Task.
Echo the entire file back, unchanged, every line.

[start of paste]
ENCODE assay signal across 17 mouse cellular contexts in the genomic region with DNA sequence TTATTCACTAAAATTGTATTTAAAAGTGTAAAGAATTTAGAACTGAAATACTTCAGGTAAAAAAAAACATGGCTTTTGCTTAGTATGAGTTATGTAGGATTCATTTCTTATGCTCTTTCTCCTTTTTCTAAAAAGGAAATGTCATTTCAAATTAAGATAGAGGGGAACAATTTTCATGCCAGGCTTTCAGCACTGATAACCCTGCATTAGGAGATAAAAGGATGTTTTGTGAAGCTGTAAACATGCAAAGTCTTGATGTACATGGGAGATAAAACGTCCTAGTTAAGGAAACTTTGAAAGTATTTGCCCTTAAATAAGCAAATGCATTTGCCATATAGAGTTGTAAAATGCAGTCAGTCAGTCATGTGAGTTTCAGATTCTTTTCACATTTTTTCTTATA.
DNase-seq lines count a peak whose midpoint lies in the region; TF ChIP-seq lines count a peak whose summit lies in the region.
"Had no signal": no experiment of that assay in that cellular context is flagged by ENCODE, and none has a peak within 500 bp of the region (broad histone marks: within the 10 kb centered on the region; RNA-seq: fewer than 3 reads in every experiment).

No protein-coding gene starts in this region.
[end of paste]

ENCODE assay signal across 17 mouse cellular contexts in the genomic region with DNA sequence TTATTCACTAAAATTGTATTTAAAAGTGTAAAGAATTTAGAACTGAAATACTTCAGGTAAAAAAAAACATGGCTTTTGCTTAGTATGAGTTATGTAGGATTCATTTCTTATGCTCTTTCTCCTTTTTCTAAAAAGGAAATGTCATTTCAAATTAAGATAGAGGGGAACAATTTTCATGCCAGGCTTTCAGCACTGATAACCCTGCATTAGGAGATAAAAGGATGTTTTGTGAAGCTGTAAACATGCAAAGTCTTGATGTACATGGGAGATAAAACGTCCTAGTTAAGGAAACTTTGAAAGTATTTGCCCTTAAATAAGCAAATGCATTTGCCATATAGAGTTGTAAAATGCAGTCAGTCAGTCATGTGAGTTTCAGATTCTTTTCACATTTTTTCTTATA.
DNase-seq lines count a peak whose midpoint lies in the region; TF ChIP-seq lines count a peak whose summit lies in the region.
"Had no signal": no experiment of that assay in that cellular context is flagged by ENCODE, and none has a peak within 500 bp of the region (broad histone marks: within the 10 kb centered on the region; RNA-seq: fewer than 3 reads in every experiment).

No protein-coding gene starts in this region.